X
September 02, 2014 12:58 PM
A new school year has started in Ukraine but thousands of children in the war-torn east are unable to attend because of ongoing clashes with pro-Russia rebels. In Ukraine's capital, patriotic education has become the norm along with donations to support injured security forces fighting to take back rebel-held areas. VOA's Daniel Schearf reports from Kyiv.
Video

Video Ukraine Schools Resume Classes, Donate to Government Forces

A new school year has started in Ukraine but thousands of children in the war-torn east are unable to attend because of ongoing clashes with pro-Russia rebels. In Ukraine's capital, patriotic education has become the norm along with donations to support injured security forces fighting to take back rebel-held areas. VOA's Daniel Schearf reports from Kyiv.
Video

Video US Detainees Want Negotiators for Freedom in North Korea

The three U.S. detainees held in North Korea were permitted to speak with foreign media Monday. The government of Kim Jong Un restricted the topics of the questions, and the interviews in Pyongyang were limited to five minutes. Each of the men asked Washington to send a representative to Pyongyang to secure his release. VOA’s Carolyn Presutti has our story.
Video

Video Internet, Technology Offer New Tools for Journalists

The Internet and rapidly evolving technology is quickly changing how people receive news and how journalists deliver it. There are now more ways to tell a story than ever before. One school in Los Angeles is teaching the next generation of journalists with the help of a state-of-the-art newsroom. Elizabeth Lee has this report.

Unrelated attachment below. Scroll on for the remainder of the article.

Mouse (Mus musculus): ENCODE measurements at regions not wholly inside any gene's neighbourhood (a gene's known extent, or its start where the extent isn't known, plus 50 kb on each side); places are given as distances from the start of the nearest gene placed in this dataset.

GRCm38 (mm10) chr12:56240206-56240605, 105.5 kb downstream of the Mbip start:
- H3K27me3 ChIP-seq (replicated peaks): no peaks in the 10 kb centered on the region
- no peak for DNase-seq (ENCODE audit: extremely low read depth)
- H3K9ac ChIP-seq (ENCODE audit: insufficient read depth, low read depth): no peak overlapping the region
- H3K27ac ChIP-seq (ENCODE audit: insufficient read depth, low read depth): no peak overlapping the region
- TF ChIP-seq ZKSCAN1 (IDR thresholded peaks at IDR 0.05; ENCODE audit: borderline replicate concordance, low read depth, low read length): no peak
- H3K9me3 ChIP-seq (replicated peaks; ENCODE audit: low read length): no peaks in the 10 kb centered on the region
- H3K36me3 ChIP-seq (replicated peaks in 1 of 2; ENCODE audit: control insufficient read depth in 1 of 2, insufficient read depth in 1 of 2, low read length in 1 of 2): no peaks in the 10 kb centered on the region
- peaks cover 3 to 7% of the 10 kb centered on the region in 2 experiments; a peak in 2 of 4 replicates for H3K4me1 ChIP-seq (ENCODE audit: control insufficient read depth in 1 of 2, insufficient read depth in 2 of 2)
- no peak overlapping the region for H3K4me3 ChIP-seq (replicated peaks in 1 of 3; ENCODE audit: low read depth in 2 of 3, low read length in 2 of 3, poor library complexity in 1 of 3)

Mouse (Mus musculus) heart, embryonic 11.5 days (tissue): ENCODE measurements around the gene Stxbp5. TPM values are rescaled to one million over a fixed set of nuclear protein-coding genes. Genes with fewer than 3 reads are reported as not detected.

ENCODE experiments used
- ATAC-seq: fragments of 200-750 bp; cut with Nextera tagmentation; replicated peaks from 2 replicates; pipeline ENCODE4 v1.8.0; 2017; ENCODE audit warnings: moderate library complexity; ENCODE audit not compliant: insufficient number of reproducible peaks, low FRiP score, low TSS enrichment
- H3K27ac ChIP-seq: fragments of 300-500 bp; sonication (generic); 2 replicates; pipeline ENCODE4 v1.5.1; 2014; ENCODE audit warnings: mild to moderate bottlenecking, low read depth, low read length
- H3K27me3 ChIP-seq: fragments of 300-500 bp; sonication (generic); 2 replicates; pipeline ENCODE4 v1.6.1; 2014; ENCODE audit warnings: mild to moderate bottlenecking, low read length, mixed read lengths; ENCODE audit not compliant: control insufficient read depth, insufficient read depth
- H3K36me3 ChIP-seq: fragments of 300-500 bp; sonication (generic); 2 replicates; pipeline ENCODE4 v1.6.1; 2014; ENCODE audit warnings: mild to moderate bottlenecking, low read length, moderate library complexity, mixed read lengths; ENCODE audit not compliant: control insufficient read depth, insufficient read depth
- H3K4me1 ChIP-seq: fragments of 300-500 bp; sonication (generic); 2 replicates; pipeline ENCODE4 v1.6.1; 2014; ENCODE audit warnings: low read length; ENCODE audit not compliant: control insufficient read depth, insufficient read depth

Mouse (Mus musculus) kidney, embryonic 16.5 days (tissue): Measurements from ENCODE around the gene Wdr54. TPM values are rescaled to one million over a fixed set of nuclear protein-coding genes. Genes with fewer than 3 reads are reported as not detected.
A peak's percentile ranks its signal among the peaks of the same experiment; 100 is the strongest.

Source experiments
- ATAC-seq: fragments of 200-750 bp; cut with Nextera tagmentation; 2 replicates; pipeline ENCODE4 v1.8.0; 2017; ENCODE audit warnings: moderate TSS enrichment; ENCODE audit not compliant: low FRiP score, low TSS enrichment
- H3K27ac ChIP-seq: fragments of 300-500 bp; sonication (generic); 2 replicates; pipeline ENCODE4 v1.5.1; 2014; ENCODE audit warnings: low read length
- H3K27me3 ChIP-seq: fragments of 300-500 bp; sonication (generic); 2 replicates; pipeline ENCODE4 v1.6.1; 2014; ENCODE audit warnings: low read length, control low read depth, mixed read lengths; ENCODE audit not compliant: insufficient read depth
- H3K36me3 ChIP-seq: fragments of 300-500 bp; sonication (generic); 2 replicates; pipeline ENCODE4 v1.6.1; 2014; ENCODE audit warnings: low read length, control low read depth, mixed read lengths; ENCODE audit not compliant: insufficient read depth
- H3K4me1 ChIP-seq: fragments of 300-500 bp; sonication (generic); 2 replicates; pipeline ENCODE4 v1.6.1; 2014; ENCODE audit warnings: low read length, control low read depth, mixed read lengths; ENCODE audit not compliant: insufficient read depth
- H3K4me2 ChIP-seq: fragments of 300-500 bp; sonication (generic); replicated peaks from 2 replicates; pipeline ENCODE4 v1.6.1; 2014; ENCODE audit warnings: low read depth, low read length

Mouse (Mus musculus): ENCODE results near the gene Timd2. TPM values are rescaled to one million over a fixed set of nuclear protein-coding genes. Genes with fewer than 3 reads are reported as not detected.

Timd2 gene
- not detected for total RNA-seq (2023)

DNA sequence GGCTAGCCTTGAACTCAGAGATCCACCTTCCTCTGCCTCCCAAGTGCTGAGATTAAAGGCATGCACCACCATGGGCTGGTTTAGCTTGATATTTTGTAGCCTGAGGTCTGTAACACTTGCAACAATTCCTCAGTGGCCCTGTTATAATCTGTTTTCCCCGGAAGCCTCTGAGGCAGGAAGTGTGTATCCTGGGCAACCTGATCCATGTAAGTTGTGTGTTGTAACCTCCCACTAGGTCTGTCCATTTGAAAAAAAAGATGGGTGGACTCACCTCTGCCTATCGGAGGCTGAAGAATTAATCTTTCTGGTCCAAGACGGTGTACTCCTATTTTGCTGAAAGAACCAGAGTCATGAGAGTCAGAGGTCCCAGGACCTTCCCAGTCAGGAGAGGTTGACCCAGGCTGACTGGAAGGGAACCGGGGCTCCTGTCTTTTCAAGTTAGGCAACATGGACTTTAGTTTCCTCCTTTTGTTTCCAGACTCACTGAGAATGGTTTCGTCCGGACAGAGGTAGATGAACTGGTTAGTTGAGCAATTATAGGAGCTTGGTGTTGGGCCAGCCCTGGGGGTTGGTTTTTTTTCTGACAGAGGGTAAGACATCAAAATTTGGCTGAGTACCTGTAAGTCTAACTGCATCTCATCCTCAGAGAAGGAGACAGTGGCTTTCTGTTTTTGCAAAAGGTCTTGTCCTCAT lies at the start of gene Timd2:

Video

Video Turkmen From Amerli Describe Survival of IS Siege

Over the past few weeks, hundreds of Shi'ite Turkmen have fled the town of Amerli seeking refuge in the northern city of Kirkuk. Despite recent military gains after U.S. airstrikes that were coordinated with Iraqi and Kurdish forces, the situation remains dire for Amerli’s residents. Sebastian Meyer went to Kirkuk for VOA to speak to those who managed to escape.
Video

Video West Africa Ebola Vaccine Trials Possible by Early 2015

A U.S. health agency is speeding up clinical trials of a possible vaccine against the deadly Ebola virus that so far has killed more than 1,500 people in West Africa. If successful, the next step would be a larger trial in countries where the outbreak is occurring. VOA's Carol Pearson has more.
Video

Video Survivors Commemorate 70th Anniversary of Nazi Liquidation of Jewish Ghetto

When the German Nazi army occupied the Polish city of Lodz in 1939, it marked the beginning of a long nightmare for the Jewish community that once made up one third of the population. Roughly 200,000 people were forced into the Lodz Ghetto. Less than 7,000 survived. As VOA’s Kane Farabaugh reports, some survivors gathered at the Union League Club in Chicago on the 70th anniversary of the liquidation of the Lodz Ghetto to remember those who suffered at the hands of the Nazi regime.
Video

Video Cost to Raise Child in US Continues to Rise

The cost of raising a child in the United States continues to rise. In its latest annual report, the U.S. Department of Agriculture says middle income families with a child born in 2013 can expect to spend more than $240,000 before that child turns 18. And sending that child to college more than doubles that amount. VOA’s Deborah Block visited with a couple with one child in Alexandria, Virginia, to learn if the report reflects their lifestyle.
Video

Video Chaotic Afghan Vote Recount Threatens Nation’s Future

Afghanistan’s troubled presidential election continues to be rocked by turmoil as an audit of the ballots drags on. The U.N. says the recount will not be completed before September 10. Observers say repeated disputes and delays are threatening the orderly transfer of power and could have dangerous consequences. VOA correspondent Meredith Buel reports.

AppleAndroid